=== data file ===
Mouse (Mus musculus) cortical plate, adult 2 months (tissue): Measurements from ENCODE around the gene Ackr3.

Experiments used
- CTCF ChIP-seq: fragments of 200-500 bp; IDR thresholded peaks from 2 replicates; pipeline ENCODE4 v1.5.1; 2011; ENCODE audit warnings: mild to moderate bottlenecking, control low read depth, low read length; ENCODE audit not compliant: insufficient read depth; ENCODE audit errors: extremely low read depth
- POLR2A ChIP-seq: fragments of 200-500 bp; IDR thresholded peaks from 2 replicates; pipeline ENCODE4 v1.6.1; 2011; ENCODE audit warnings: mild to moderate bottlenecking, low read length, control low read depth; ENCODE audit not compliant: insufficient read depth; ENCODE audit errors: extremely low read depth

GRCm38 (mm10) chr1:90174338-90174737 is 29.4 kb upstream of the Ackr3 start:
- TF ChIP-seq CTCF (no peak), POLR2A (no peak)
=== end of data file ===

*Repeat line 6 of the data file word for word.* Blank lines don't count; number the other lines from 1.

- TF ChIP-seq CTCF (no peak), POLR2A (no peak)